Changing fundamentals of Pachinko
Pachinko is a luck-based game. This is part of the gambling mechanic of Pachinko. In Japan where the game is popular is gambling banned. They figured a way out to give you tickets. These tickets can be exchanged in another building and it won’t be called gambling anymore.
Enough with fun-facts
The challenge here is to change the game mechanic to make the game skill-based instead of luck-based. After a few moments, I figured out that adding a game mechanic would work better instead of replacing the pure luck factor.
With the older versions of the game, there is a clear vision on where the balls go. Here I thought what if there’s an actual way to control the ball like you’re able to do with pinball games. Also, I tried figuring out if it could be a way to drop the ball(s) with a crane game arm. This would change the game by a lot and would need another design for the ‘ball pit’.
I’m convinced as a frequent gamer myself I wouldn’t want my games to be changed too much. And be more skeptical with this game since it is borderline gambling. This is why I went the route of the more pinball game. I also think from an aesthetical point of view this matches the bright neon lights of the modern Pachinko games.
There are a lot of changes within the pinball scene. But the computer version is one that I’ve played a lot. I picked this version here since it’s clear and simple. You’ll understand the game within seconds. Comparing the pinball computer game with the Pachinko original strikes familiar mechanics.
In both games, there is a launch pad for the ball (in modern ones there’s a drop zone). There are multiple objectives where the ball can go through and fall. Both games have a score. This is fundamental within Pachinko for the gambling game mechanic. The scores are slightly different, within pinball your score means almost nothing. Within Pachinko your score is measured with balls to play another ball. So, you either win more balls to play more or lose them. Both games have a controlling mechanic, Pachinko has a speed dialer and pinball has a launcher and of course the option to shoot the ball right back.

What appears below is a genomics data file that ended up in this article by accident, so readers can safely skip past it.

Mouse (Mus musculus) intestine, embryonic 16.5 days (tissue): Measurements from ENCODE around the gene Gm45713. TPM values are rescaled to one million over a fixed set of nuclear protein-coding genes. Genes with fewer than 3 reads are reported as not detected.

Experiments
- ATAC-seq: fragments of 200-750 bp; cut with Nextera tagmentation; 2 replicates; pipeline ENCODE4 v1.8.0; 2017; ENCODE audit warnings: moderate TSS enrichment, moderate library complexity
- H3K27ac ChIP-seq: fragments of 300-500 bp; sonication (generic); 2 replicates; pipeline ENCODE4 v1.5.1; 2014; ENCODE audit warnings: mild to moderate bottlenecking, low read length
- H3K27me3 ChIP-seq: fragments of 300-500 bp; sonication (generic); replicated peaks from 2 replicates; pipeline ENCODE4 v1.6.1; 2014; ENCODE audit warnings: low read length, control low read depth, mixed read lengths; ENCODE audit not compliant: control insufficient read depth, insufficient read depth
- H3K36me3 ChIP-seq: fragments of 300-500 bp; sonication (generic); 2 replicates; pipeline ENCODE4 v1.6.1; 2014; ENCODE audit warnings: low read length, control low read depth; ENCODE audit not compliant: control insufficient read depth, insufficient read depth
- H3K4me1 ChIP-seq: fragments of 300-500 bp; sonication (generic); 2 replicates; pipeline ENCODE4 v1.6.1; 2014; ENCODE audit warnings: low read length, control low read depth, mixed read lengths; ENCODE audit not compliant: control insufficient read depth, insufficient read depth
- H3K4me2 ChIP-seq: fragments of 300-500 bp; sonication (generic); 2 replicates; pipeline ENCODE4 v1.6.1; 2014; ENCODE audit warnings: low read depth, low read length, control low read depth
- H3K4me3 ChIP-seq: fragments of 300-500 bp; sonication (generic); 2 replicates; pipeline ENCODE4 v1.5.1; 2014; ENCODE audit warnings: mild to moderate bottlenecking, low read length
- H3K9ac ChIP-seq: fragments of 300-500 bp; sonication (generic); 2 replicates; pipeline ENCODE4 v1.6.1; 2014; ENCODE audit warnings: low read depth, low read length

One of the most important differences I found while comparing the two is that pinball is skill-based and has most of the time an active player playing it. While Pachinko is played in longs row next to each other played with very little player interactivity.
So, I figured why not take a closer look at many different Pachinko and similar machines. This didn’t end up very useful. Until that lead me to watch a documentary about Pachinko machines. Here I discovered that within these Pachinko halls the players were sitting still and focused on the screen with the bright flashy lights. Often with 1 arm rested and the other arm on the speed dial.
I didn’t like that aspect of the game. So, this confirmed my bias to combine it with a pinball game instead of the crane. To get a little more action into the game. Because of previous research on looking at the Pachinko machines, I create a visual to see where to implement the option to make Pachinko more skillful.
I’ve replaced the original speed dial to a button with speed dial. If you would press the button you would shoot the ball. If you turn the button it would change speed like normal. It shouldn’t matter which button you turn to increase or slow down the speed. The triggers of shooting the balls should be fast since there are a lot of balls coming your way. This makes it more challenging and requires an active player positioning to complete a successful round. The next question to answer why this is not pinball? Well, there are a lot more balls involved, the scoring system still stays the same to Pachinko and there is a speed dial.
Would like to develop this idea further but since it is a challenge I won’t till further notice. I think the concept of combining both classics can work great and should create an intense game with high reaction time.